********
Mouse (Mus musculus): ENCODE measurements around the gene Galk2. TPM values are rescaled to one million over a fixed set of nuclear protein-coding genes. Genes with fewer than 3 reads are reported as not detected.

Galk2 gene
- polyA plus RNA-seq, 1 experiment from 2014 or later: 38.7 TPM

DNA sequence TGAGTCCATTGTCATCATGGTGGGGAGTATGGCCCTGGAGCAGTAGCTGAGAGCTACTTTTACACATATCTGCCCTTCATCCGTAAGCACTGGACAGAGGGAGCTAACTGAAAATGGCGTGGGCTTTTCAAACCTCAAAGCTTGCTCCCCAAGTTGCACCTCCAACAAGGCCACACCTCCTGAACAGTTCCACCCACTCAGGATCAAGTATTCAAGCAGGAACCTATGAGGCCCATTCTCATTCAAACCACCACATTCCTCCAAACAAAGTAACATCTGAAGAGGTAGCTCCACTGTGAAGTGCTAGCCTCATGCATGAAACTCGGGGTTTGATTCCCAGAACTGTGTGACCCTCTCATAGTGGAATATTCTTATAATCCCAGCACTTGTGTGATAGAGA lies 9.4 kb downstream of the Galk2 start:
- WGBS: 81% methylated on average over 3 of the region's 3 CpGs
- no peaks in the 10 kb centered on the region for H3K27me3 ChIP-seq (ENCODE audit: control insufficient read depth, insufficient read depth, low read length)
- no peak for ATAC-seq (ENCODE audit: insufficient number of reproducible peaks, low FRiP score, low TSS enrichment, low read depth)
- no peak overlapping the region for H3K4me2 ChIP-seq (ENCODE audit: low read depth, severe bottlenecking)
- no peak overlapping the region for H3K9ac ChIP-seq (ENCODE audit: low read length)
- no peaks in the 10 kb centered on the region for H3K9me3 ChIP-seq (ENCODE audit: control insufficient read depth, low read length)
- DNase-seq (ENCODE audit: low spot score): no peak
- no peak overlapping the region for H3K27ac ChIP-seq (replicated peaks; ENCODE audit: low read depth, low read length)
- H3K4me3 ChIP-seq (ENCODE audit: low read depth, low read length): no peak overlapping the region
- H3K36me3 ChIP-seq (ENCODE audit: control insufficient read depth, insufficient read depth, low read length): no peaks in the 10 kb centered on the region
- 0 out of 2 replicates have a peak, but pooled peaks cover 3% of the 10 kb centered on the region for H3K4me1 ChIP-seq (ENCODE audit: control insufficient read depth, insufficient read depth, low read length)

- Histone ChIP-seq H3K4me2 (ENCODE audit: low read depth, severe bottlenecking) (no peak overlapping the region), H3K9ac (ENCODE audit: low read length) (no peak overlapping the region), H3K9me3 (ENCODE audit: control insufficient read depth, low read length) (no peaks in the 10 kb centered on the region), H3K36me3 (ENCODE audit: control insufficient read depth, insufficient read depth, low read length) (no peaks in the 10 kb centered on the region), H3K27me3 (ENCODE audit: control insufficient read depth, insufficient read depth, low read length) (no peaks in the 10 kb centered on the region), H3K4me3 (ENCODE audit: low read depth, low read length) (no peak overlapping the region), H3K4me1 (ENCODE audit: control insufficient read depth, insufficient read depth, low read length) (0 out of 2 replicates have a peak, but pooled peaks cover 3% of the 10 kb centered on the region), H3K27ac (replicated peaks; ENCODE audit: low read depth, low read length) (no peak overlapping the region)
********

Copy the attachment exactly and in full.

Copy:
Mouse (Mus musculus): ENCODE measurements around the gene Galk2. TPM values are rescaled to one million over a fixed set of nuclear protein-coding genes. Genes with fewer than 3 reads are reported as not detected.

Galk2 gene
- polyA plus RNA-seq, 1 experiment from 2014 or later: 38.7 TPM

DNA sequence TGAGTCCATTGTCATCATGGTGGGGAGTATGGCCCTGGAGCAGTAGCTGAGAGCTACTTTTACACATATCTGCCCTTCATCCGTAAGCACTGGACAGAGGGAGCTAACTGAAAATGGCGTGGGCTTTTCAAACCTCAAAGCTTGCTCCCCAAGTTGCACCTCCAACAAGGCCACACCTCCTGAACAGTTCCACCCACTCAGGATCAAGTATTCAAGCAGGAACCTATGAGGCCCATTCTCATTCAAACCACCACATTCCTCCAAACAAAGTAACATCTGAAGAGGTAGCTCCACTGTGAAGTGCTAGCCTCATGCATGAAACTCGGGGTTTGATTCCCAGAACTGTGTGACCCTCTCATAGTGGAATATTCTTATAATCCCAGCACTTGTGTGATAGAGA lies 9.4 kb downstream of the Galk2 start:
- WGBS: 81% methylated on average over 3 of the region's 3 CpGs
- no peaks in the 10 kb centered on the region for H3K27me3 ChIP-seq (ENCODE audit: control insufficient read depth, insufficient read depth, low read length)
- no peak for ATAC-seq (ENCODE audit: insufficient number of reproducible peaks, low FRiP score, low TSS enrichment, low read depth)
- no peak overlapping the region for H3K4me2 ChIP-seq (ENCODE audit: low read depth, severe bottlenecking)
- no peak overlapping the region for H3K9ac ChIP-seq (ENCODE audit: low read length)
- no peaks in the 10 kb centered on the region for H3K9me3 ChIP-seq (ENCODE audit: control insufficient read depth, low read length)
- DNase-seq (ENCODE audit: low spot score): no peak
- no peak overlapping the region for H3K27ac ChIP-seq (replicated peaks; ENCODE audit: low read depth, low read length)
- H3K4me3 ChIP-seq (ENCODE audit: low read depth, low read length): no peak overlapping the region
- H3K36me3 ChIP-seq (ENCODE audit: control insufficient read depth, insufficient read depth, low read length): no peaks in the 10 kb centered on the region
- 0 out of 2 replicates have a peak, but pooled peaks cover 3% of the 10 kb centered on the region for H3K4me1 ChIP-seq (ENCODE audit: control insufficient read depth, insufficient read depth, low read length)

- Histone ChIP-seq H3K4me2 (ENCODE audit: low read depth, severe bottlenecking) (no peak overlapping the region), H3K9ac (ENCODE audit: low read length) (no peak overlapping the region), H3K9me3 (ENCODE audit: control insufficient read depth, low read length) (no peaks in the 10 kb centered on the region), H3K36me3 (ENCODE audit: control insufficient read depth, insufficient read depth, low read length) (no peaks in the 10 kb centered on the region), H3K27me3 (ENCODE audit: control insufficient read depth, insufficient read depth, low read length) (no peaks in the 10 kb centered on the region), H3K4me3 (ENCODE audit: low read depth, low read length) (no peak overlapping the region), H3K4me1 (ENCODE audit: control insufficient read depth, insufficient read depth, low read length) (0 out of 2 replicates have a peak, but pooled peaks cover 3% of the 10 kb centered on the region), H3K27ac (replicated peaks; ENCODE audit: low read depth, low read length) (no peak overlapping the region)